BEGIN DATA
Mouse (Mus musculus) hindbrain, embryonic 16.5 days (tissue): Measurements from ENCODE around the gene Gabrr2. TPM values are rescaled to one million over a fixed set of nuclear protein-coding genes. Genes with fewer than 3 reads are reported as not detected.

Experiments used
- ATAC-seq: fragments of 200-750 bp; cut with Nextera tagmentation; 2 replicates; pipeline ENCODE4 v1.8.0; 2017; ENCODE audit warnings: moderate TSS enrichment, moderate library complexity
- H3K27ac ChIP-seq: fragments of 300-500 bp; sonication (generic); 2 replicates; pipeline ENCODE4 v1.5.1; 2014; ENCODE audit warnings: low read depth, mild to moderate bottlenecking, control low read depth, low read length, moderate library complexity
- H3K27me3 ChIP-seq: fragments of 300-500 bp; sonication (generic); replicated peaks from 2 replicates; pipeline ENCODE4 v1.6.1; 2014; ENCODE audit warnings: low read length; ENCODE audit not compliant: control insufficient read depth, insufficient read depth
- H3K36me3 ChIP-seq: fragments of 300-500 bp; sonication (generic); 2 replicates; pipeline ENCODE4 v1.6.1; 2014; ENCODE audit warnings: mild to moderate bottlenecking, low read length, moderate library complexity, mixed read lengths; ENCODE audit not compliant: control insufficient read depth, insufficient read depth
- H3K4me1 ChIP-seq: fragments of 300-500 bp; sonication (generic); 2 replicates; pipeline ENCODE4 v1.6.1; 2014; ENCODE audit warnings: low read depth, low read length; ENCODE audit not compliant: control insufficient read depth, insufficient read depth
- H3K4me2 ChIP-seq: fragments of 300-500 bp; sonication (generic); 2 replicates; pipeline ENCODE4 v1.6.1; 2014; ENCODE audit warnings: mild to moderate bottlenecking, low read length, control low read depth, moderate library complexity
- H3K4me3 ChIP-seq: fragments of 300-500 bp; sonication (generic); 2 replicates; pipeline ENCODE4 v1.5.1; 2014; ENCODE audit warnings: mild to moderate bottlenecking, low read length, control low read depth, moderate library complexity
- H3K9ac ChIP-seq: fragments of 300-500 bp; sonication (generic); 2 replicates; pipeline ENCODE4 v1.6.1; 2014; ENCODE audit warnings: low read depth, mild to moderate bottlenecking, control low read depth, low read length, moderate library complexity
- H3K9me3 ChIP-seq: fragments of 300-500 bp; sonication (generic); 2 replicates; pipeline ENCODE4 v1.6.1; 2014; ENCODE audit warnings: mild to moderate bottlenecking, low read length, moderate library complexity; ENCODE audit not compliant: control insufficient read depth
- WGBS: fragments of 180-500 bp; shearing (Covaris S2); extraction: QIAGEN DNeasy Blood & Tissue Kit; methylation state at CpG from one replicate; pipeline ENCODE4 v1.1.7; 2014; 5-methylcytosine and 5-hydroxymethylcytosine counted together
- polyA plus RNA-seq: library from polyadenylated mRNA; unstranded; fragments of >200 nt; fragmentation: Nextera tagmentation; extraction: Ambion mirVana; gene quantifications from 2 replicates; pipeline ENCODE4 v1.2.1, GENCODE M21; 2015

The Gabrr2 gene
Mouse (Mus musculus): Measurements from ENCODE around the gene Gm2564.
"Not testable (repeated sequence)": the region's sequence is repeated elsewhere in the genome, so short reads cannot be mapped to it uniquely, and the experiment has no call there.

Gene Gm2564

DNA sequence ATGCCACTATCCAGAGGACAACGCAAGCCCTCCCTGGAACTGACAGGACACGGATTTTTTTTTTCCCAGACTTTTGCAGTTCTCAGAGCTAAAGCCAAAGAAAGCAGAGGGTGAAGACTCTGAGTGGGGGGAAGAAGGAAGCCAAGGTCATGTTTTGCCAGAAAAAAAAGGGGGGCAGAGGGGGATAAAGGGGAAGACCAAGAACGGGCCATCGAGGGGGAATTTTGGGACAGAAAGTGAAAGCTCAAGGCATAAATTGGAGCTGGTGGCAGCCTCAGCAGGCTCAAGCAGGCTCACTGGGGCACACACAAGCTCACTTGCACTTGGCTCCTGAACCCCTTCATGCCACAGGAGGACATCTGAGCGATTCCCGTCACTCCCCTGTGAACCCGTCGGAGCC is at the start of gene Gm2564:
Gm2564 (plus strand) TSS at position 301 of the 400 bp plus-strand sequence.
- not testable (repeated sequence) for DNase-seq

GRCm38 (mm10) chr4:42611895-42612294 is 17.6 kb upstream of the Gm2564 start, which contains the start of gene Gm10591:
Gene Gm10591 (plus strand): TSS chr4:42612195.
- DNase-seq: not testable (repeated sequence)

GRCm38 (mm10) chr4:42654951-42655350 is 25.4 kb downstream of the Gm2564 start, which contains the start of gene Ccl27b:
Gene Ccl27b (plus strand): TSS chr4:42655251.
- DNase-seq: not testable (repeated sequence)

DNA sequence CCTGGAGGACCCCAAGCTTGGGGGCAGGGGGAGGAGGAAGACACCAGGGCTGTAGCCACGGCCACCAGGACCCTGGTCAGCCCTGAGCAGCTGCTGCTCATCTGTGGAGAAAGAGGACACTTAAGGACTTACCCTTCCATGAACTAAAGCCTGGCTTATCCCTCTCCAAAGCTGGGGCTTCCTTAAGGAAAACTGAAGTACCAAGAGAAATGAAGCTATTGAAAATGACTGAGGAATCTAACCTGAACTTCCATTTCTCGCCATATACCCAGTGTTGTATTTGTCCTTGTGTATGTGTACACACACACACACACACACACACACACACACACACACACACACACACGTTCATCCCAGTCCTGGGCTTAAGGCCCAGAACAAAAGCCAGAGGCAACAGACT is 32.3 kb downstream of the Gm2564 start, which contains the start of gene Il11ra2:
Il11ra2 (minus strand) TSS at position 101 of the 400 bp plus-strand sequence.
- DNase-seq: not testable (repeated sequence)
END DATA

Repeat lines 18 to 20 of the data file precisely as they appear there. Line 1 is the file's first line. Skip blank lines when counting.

DNA sequence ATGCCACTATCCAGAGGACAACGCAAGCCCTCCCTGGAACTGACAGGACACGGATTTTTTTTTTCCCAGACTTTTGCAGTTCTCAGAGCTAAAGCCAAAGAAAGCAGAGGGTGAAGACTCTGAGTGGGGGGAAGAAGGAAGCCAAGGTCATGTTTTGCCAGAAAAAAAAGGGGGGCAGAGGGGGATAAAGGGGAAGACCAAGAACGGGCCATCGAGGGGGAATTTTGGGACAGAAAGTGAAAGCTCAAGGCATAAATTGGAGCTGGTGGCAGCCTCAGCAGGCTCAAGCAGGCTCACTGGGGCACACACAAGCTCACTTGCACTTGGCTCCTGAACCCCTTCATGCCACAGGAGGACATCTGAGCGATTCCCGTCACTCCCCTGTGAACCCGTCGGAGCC is at the start of gene Gm2564:
Gm2564 (plus strand) TSS at position 301 of the 400 bp plus-strand sequence.
- not testable (repeated sequence) for DNase-seq